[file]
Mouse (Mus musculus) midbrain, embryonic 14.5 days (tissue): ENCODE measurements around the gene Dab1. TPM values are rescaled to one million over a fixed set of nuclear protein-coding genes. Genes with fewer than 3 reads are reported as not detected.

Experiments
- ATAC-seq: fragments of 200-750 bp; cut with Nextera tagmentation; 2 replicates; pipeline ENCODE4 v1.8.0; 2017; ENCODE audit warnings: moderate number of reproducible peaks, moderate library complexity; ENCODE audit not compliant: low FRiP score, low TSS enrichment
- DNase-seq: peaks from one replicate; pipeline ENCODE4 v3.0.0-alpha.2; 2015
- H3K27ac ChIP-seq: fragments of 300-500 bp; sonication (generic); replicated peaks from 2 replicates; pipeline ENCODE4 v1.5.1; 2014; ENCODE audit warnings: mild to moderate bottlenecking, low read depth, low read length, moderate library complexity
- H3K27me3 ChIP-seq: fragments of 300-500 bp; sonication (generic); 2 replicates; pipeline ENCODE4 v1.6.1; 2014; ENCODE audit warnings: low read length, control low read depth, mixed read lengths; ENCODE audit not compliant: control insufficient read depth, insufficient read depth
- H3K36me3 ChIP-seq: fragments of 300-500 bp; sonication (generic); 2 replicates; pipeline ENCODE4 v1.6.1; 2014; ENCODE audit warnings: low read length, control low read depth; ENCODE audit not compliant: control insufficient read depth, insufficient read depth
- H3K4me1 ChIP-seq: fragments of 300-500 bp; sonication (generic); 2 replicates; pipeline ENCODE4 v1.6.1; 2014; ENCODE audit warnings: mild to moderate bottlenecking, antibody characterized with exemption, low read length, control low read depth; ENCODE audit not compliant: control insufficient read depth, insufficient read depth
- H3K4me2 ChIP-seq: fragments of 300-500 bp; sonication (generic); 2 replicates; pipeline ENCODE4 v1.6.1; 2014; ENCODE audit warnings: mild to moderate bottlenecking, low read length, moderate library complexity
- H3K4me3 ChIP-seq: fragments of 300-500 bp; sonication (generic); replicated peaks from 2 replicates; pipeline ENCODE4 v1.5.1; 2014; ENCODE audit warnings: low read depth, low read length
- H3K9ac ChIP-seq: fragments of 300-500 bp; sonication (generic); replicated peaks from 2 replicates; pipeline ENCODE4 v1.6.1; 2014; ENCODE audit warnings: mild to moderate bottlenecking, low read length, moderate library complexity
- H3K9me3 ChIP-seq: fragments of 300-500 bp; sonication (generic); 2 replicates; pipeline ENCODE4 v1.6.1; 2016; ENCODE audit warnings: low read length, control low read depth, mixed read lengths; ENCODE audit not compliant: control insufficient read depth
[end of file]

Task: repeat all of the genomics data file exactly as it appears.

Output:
Mouse (Mus musculus) midbrain, embryonic 14.5 days (tissue): ENCODE measurements around the gene Dab1. TPM values are rescaled to one million over a fixed set of nuclear protein-coding genes. Genes with fewer than 3 reads are reported as not detected.

Experiments
- ATAC-seq: fragments of 200-750 bp; cut with Nextera tagmentation; 2 replicates; pipeline ENCODE4 v1.8.0; 2017; ENCODE audit warnings: moderate number of reproducible peaks, moderate library complexity; ENCODE audit not compliant: low FRiP score, low TSS enrichment
- DNase-seq: peaks from one replicate; pipeline ENCODE4 v3.0.0-alpha.2; 2015
- H3K27ac ChIP-seq: fragments of 300-500 bp; sonication (generic); replicated peaks from 2 replicates; pipeline ENCODE4 v1.5.1; 2014; ENCODE audit warnings: mild to moderate bottlenecking, low read depth, low read length, moderate library complexity
- H3K27me3 ChIP-seq: fragments of 300-500 bp; sonication (generic); 2 replicates; pipeline ENCODE4 v1.6.1; 2014; ENCODE audit warnings: low read length, control low read depth, mixed read lengths; ENCODE audit not compliant: control insufficient read depth, insufficient read depth
- H3K36me3 ChIP-seq: fragments of 300-500 bp; sonication (generic); 2 replicates; pipeline ENCODE4 v1.6.1; 2014; ENCODE audit warnings: low read length, control low read depth; ENCODE audit not compliant: control insufficient read depth, insufficient read depth
- H3K4me1 ChIP-seq: fragments of 300-500 bp; sonication (generic); 2 replicates; pipeline ENCODE4 v1.6.1; 2014; ENCODE audit warnings: mild to moderate bottlenecking, antibody characterized with exemption, low read length, control low read depth; ENCODE audit not compliant: control insufficient read depth, insufficient read depth
- H3K4me2 ChIP-seq: fragments of 300-500 bp; sonication (generic); 2 replicates; pipeline ENCODE4 v1.6.1; 2014; ENCODE audit warnings: mild to moderate bottlenecking, low read length, moderate library complexity
- H3K4me3 ChIP-seq: fragments of 300-500 bp; sonication (generic); replicated peaks from 2 replicates; pipeline ENCODE4 v1.5.1; 2014; ENCODE audit warnings: low read depth, low read length
- H3K9ac ChIP-seq: fragments of 300-500 bp; sonication (generic); replicated peaks from 2 replicates; pipeline ENCODE4 v1.6.1; 2014; ENCODE audit warnings: mild to moderate bottlenecking, low read length, moderate library complexity
- H3K9me3 ChIP-seq: fragments of 300-500 bp; sonication (generic); 2 replicates; pipeline ENCODE4 v1.6.1; 2016; ENCODE audit warnings: low read length, control low read depth, mixed read lengths; ENCODE audit not compliant: control insufficient read depth